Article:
So I have three quarters of the article and you are probably wondering what in the world is calisthenic exercises? Sorry, I got off on a tangent there and was shooting form the hip due to my own experiences with the stuff. Anyway, calisthenics have a broad range of actual exercise. Squats, push-ups, sit-ups, lunges, planks, bench dips, calf raises, pull-ups, jump pull-ups, jumping jacks, skip squats, “bear” crawls…..I mean, all of this stuff is really useful in some form or fashion. Every day at Parsons Training, there is some form of calisthenics training included in the workout of the day. I mean, if this sort of things is good enough for your trainer, then it is good enough for you. But why do so many hate this sort of stuff? Well, like with a lot of none-weight lifting workouts, the misconception is that you can’t get huge and ripped from this type of stuff. I don’t know about you, but doing pull-ups everyday and working on your planks will sure as heck get your metabolism moving and also tone your body out. The misconception is of course created by a society that believes if something is difficult to gain huge muscle mass with, then it is not worth a man’s time. Of course, “calisthenics are great for old people and women” these gym douches might state, but this is most likely coming from the same guys that could not do a lunge to save their life. If anything, tune out the noise from these people and listen to what your body tells you. Calisthenics is a great way t get your body prepared for the rigors of future weightlifting. You think Jon forced me to try and bench press and back squat all of the time when I first started. Nope, he forced me to do push-ups (which I was bad at) and also do “skunk” push-ups as the more advanced movement (and I was horrific at those). I did some barbell work in the early days but they were low weight or no weight at all. I see this philosophy in place with the older clients at Parsons as well, as a base is being built to met the demands of tougher and faster workouts down the line.
So think about your opening stanza on you workout routine. Calisthenics is the prelude, and once the bombastic cymbals and heightened strings of the violins kick in, you will know that listening the soft opening will have been worth it. And like I said, it is not like you can’t make the calisthenics a little tougher down the line, going for more reps or going for faster paces. Remember…it is about you…not the knuckleheads that will try to embarrass you because you are doing what they are doing.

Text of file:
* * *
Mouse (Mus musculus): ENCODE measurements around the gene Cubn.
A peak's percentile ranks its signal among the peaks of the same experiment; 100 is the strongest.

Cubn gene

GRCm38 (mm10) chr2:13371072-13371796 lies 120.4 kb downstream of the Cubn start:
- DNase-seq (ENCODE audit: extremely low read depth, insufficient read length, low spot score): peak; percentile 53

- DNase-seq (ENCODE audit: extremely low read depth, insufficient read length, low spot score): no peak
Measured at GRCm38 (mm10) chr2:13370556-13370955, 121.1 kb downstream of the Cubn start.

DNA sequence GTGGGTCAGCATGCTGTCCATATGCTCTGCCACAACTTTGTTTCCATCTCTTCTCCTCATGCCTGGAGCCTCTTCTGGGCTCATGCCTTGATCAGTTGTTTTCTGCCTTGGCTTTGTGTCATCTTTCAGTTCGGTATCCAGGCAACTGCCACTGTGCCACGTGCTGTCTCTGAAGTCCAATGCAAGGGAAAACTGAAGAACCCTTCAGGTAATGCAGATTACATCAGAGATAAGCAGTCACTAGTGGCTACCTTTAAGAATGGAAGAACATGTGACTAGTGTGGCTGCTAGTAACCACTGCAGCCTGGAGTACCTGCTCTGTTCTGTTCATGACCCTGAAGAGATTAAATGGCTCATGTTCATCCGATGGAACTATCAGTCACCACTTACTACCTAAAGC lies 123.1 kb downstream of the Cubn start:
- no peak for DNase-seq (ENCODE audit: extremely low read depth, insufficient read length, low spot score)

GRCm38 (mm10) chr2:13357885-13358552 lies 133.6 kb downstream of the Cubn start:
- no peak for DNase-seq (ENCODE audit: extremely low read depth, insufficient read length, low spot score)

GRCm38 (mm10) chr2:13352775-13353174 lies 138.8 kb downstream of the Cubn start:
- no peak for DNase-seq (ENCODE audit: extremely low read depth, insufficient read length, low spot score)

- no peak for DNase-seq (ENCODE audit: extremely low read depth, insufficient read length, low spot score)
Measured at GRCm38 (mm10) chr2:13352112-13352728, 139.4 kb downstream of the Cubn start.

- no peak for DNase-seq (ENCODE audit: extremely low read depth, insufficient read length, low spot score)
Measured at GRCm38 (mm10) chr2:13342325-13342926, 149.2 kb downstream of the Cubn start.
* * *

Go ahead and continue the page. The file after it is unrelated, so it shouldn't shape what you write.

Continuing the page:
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About Parsons Training
Parsons Training is a Tucson leader in fitness and personal wellness training. Every personal trainer with this company designs and implements effective fitness programs for their clients; these programs serve as the foundation for good health, fitness, and wellness. Additional information about Parsons Training is available at http://www.parsonspersonaltraining.com
Any views or opinions presented in this blog are solely those of the author and do not necessarily represent those of the company.
Meet the Author
Steve, a Parsons Training Client, went from 400 pounds to Running half-marathons, from lifting pizzas to lifting hundreds of pounds through training with us.
When you read this blog you are reading through the eyes of someone who is winning the battle of real weight loss. Steve is not a fitness professional, but he is someone we can all learn from.
Steve shares his journey once a week here on our blog. We hope that you find a spark of inspiration from reading his blog.
Any views or opinions presented in this blog are solely those of the author and do not necessarily represent those of the company. The author of this blog is an independent writer and is not an associate of Parsons Training, LLC. Any information or images displayed are done so solely at the authors discretion. Any dietary or fitness commentary is exclusively that of the author and in no way dictated by the company.